|−|So you want to install your first Linux. We assume you already have an operating system. You want to keep it (we tell you that). |+|
not . .
|−|= Overview = | |
|−|You have the following options to run more than one operating system on your computer: | |
|−|* Boot Linux from a Life-CD | |
|−|: You restart your computer and run (boot) one operating system. Life-CDs can be obtained e.g. from http://www.knoppix.org. The advantage is it does not use any space on your harddisk. The disadvantage is you should not save anything on your harddisk. | |
|−|* [[Boot Linux from a USB disk]] | |
|−|: This is the same as booting from a life CD, except that you can write to your Linux harddisk. | |
|−|* Dual-Boot Linux from your harddisk | |
|−|: You install a Linux distribution, e.g. SUSE Linux from www.opensuse.org on your harddisk preserving your original operating system in a special partition. When you boot your computer, you can decide which operating system to boot. | |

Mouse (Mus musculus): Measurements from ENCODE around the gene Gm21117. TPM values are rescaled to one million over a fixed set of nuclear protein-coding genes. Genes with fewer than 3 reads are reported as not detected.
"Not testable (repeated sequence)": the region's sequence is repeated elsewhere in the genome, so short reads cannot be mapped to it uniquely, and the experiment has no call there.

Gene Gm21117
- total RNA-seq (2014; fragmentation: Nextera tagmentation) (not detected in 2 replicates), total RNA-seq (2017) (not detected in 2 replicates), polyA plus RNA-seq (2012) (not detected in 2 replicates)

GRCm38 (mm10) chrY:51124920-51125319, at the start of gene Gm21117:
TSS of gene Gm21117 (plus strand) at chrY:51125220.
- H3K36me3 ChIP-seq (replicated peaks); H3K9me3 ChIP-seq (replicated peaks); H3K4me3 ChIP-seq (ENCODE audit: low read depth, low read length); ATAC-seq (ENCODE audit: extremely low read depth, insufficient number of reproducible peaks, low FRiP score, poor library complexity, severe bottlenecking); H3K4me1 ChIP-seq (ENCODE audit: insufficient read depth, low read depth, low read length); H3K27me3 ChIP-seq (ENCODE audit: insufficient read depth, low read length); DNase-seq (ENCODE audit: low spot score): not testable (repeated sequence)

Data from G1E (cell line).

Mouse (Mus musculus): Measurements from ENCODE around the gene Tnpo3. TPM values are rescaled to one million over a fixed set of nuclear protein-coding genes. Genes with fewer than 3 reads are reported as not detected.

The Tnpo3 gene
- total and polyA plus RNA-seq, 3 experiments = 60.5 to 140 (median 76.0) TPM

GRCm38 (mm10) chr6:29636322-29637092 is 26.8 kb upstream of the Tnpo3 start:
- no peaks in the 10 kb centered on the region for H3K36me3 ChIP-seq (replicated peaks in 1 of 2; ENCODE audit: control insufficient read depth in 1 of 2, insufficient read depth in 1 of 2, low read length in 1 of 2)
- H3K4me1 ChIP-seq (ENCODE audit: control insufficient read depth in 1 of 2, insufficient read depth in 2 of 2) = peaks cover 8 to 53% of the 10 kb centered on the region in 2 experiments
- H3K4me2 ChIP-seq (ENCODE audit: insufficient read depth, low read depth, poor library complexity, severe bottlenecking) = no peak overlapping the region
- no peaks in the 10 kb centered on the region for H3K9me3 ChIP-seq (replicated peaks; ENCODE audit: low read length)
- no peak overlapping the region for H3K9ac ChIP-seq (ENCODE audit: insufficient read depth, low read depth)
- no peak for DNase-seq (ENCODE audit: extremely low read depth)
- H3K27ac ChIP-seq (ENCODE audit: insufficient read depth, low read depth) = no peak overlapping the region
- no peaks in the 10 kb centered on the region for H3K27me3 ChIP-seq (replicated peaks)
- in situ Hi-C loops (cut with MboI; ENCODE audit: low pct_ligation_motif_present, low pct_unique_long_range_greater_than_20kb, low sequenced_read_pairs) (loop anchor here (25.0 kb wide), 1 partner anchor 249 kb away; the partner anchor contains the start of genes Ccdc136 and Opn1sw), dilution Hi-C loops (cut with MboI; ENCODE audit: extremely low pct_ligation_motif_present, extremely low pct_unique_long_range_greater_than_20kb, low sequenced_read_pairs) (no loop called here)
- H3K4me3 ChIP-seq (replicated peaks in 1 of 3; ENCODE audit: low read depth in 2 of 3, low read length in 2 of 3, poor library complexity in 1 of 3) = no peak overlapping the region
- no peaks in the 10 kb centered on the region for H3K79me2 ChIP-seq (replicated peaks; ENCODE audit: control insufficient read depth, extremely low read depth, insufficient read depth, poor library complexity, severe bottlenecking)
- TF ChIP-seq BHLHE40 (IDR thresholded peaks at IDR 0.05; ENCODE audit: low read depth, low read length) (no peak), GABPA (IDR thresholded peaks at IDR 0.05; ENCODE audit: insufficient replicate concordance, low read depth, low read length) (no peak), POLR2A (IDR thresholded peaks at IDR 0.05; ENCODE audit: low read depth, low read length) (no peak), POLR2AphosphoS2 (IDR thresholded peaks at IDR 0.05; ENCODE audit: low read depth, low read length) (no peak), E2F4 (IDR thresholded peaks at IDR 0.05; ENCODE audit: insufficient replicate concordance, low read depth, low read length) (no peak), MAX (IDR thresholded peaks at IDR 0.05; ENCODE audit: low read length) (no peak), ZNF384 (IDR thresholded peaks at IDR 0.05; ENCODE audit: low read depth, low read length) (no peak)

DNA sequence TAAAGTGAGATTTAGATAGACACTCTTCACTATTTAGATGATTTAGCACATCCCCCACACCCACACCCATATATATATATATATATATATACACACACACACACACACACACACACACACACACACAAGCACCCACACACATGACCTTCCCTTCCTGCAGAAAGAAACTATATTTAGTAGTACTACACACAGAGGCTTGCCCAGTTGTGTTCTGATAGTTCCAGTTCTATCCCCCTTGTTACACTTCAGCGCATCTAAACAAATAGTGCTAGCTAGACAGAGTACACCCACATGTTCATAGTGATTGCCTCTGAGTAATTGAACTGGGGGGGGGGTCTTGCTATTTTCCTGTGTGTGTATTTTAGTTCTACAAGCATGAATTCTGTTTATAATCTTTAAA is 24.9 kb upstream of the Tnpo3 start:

|−|* Install a virtual machine running on Linux | |
|−|: You install VMWare Server from http://www.vmware.com on your computer and install your Linux into a VMWare virtual machine. An advantage is that you do not need to reboot in order to bring up your Linux. You can run two operating systems in parallel. You can even copy from your Linux system to your Windows system. This is the option we will chose in this tutorial. We will use the OpenSUSE 11 distribution. | |
|−|TYVM you've slveod all my problems | |
Revision as of 14:08, 22 May 2011
Thats not just logic. Thats rellay sensible.